Victor Espinosa, language access coordinator for ACPS.
Photo by Shirley Ruhe.
Victor Espinosa opens up the 35 e-mails that he averages every day requesting translators. They have arrived from the Alexandria Public School System (ACPS) overnight. Espinosa is the language access coordinator for ACPS. He says he tries to empty his in-box every day.
Today there is a request for three interpreters at a community meeting providing an update on school construction. "It is a diverse population, so they have requested interpreters in Spanish, Amharic and Arabic." Each person who needs translation will receive earphones and can, for instance, dial Channel 1 for Spanish or Channel 3 for Arabic to receive simultaneous translation.
"It really increases participation in the meeting."
Espinosa gets many different requests from families who may need an interpreter for an IEP meeting for their child, or a parent-teacher conference. Sometimes there is a challenge such as a part of Ethiopia with a different dialect. He knows what is on the school calendar and upcoming events, "but there is always that surprise."
Espinosa remembers when he started three years ago that a lot of the requests were for Spanish. Then one day he got a request for a Creole interpreter. "Oh, no, that's tough." He had to check different vendors and finally found someone. So the next year he made sure they had a creole interpreter available. "Now we have five."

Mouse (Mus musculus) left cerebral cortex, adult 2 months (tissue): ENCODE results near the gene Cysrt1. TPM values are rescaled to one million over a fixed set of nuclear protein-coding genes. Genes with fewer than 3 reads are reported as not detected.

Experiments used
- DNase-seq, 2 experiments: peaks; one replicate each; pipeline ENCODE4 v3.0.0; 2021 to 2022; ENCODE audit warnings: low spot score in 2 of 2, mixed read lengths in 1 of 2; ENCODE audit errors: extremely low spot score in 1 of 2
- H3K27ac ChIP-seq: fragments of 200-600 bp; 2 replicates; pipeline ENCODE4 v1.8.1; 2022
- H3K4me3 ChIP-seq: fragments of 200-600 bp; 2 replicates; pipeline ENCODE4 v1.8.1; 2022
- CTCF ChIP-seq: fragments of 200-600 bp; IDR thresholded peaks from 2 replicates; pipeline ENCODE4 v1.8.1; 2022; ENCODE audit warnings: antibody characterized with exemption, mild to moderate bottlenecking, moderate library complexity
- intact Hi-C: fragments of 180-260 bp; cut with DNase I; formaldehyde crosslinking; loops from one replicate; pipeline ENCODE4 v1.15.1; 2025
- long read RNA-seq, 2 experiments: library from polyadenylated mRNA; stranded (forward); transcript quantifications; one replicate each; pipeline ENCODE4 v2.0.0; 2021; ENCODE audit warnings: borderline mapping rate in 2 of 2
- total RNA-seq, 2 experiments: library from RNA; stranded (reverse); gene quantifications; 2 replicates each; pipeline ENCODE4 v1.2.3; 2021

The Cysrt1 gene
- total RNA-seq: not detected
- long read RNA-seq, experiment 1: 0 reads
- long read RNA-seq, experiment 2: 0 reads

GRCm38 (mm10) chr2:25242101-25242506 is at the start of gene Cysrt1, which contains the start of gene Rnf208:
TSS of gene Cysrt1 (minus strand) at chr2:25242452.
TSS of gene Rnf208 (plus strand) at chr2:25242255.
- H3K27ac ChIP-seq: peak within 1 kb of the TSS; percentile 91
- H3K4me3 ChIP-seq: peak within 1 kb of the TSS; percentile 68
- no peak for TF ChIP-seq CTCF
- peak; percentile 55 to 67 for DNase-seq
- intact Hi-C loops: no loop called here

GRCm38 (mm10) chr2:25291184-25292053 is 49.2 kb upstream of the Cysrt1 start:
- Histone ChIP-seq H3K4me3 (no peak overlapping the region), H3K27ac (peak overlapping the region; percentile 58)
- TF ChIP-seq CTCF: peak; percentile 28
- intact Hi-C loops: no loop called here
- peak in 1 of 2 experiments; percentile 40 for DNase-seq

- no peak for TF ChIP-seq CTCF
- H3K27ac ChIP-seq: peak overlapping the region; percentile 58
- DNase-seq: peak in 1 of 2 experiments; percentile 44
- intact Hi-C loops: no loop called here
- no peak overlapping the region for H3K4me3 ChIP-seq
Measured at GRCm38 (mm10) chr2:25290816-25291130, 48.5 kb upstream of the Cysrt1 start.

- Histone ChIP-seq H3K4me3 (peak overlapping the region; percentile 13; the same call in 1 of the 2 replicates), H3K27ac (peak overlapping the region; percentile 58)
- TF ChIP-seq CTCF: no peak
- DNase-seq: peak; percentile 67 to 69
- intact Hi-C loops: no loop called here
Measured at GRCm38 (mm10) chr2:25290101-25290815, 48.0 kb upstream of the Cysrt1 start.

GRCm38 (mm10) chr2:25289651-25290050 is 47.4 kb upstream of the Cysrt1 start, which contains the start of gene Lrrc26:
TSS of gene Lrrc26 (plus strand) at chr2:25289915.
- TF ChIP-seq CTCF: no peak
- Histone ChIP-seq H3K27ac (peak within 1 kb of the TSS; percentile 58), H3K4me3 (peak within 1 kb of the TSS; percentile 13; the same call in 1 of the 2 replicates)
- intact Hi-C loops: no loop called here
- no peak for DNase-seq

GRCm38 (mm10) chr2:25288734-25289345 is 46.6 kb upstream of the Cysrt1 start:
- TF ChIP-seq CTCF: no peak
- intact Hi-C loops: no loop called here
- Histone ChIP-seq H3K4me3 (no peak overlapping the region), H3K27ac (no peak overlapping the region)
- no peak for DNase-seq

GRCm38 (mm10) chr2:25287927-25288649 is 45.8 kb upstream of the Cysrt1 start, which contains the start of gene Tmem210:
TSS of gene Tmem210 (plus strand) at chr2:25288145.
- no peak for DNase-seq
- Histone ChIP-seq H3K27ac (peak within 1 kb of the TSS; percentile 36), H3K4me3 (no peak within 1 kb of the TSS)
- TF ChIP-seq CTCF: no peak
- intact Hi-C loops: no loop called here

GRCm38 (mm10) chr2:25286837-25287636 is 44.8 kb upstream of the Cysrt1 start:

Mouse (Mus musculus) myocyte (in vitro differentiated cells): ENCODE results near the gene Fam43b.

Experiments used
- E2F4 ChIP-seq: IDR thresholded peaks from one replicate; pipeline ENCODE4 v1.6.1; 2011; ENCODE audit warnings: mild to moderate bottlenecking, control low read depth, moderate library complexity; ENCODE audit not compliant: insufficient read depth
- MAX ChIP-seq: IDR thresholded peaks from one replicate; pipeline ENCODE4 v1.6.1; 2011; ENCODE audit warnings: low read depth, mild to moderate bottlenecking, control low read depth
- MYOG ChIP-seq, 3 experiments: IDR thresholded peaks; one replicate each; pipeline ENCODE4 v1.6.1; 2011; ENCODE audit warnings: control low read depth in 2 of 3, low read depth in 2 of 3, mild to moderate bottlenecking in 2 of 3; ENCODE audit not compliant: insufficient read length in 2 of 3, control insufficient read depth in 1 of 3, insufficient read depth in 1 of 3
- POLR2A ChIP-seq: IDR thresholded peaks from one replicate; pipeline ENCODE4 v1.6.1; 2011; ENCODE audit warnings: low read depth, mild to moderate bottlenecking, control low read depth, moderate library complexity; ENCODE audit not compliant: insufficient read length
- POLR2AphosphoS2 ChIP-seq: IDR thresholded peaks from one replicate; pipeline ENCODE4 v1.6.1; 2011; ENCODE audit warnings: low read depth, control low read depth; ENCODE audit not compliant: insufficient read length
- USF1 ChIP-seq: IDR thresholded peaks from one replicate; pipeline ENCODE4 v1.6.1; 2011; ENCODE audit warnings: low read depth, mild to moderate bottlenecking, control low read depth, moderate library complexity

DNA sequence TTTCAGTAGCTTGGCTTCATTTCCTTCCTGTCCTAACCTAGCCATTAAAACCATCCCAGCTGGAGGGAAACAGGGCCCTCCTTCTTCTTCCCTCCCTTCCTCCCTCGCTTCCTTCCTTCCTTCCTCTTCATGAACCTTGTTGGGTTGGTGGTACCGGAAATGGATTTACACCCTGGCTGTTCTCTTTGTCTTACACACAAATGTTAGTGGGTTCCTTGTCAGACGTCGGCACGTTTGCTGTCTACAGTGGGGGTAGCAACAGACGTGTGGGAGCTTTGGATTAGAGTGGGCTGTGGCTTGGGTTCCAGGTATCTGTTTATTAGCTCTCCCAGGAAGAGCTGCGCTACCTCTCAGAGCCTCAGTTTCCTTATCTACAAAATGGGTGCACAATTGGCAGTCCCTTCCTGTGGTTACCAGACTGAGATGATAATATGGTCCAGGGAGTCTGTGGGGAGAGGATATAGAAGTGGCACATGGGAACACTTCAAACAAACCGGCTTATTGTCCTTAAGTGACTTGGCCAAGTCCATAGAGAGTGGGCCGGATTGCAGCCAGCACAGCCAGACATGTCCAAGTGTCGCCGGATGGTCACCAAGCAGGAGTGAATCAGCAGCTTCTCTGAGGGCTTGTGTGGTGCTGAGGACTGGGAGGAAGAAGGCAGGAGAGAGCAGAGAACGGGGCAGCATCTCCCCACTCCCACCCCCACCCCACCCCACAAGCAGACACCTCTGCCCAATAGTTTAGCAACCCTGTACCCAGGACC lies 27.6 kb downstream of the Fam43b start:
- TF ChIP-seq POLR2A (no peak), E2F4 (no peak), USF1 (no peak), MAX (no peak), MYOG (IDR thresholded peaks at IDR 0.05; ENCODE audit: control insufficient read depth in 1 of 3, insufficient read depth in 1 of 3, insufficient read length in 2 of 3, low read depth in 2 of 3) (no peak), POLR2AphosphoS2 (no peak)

He says he has to be flexible. Sometimes there is a last-minute request and the family can only be available on Tuesday at 10 a.m. "Situations arise and we have to be able to find an interpreter." And, he continues, the way an individual takes in information is different. Sometimes the family has no computer and only uses the phone. Other times a video is more effective, or they can gravitate toward social media. In addition, some people relate better to an interpreter who is more comfortable for them. It's whatever works best to facilitate communication.
In addition, Espinosa coordinates written translation which he now has performed in-house rather than using outside vendors. "They are inside the system and understand the school divisions. It is working really well because it’s not abstract. They understand how the school system works." The informational packets sent home at the beginning of of the school year are printed in English, Spanish, Amharic and Arabic.
Espinosa came from Spain where he had worked in a small company on 16th century Spanish philosophy and literature books. Then he practiced with Americans who wanted to learn Spanish. One American he started dating "and now she is my wife." She went back to America and they dated long distance "but then I decided to leave my comfort zone and go to America for one year."
He remembers it was tough living in this country. "I would go to the grocery store and ask for something. They didn't understand because of my accent, but I thought I was being perfectly plain." Then there was the driving. He had never driven before because they have better options for public transit in Spain. "Also the way of living in Europe is different, more spontaneous."
"I came here on a Friday and on Monday I was teaching Spanish, then assistant editor in the Hispanic Division at the Library of Congress." Finally one day he phoned "for this job and it is interesting to me because I can do something that counts for others. I feel close to them, and I'm doing something good for someone."